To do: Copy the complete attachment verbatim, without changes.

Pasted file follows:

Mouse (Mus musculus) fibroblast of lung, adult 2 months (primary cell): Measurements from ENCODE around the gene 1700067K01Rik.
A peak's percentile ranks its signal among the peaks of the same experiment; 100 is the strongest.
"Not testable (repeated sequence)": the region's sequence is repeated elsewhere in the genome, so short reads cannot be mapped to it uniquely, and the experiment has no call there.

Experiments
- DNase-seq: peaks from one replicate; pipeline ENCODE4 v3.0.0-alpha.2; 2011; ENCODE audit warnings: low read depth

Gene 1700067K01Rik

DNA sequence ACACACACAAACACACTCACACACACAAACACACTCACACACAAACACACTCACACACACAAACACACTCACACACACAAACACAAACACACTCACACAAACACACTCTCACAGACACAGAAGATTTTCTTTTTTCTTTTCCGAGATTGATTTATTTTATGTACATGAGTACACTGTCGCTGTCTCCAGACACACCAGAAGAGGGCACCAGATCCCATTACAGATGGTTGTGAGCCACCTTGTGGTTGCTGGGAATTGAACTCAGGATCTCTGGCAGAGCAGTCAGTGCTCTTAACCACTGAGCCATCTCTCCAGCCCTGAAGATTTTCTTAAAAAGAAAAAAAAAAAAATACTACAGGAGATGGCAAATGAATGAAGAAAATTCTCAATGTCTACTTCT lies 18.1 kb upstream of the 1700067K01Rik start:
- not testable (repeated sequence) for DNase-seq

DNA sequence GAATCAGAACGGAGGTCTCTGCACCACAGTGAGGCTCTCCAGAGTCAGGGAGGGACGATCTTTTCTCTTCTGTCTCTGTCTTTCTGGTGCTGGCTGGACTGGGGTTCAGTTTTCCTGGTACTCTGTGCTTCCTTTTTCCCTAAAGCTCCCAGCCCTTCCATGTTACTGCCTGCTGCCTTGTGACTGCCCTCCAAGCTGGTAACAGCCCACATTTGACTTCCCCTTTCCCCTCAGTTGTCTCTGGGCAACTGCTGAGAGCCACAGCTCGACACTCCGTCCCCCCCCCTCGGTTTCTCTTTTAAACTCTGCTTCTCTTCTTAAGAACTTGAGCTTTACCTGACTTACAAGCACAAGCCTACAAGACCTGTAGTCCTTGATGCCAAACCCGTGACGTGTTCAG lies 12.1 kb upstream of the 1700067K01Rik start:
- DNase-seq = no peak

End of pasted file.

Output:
Mouse (Mus musculus) fibroblast of lung, adult 2 months (primary cell): Measurements from ENCODE around the gene 1700067K01Rik.
A peak's percentile ranks its signal among the peaks of the same experiment; 100 is the strongest.
"Not testable (repeated sequence)": the region's sequence is repeated elsewhere in the genome, so short reads cannot be mapped to it uniquely, and the experiment has no call there.

Experiments
- DNase-seq: peaks from one replicate; pipeline ENCODE4 v3.0.0-alpha.2; 2011; ENCODE audit warnings: low read depth

Gene 1700067K01Rik

DNA sequence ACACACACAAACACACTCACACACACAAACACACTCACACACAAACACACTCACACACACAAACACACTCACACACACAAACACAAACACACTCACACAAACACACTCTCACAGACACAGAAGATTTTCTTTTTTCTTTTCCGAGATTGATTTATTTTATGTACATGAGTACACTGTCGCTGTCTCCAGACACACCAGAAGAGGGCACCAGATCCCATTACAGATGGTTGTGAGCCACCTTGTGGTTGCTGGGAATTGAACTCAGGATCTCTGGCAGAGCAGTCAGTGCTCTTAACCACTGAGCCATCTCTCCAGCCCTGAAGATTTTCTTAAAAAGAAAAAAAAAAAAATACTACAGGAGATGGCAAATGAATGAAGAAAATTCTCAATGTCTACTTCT lies 18.1 kb upstream of the 1700067K01Rik start:
- not testable (repeated sequence) for DNase-seq

DNA sequence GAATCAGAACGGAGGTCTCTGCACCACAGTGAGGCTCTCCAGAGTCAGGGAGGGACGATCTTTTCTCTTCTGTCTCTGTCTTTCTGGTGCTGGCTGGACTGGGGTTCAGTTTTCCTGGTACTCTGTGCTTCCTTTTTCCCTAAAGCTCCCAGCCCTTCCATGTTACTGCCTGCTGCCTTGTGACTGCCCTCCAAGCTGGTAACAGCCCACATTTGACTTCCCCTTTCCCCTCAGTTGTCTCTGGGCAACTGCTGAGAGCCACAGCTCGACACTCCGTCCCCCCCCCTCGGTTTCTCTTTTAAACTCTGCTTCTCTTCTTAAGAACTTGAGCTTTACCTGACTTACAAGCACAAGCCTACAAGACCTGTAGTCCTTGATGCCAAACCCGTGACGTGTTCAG lies 12.1 kb upstream of the 1700067K01Rik start:
- DNase-seq = no peak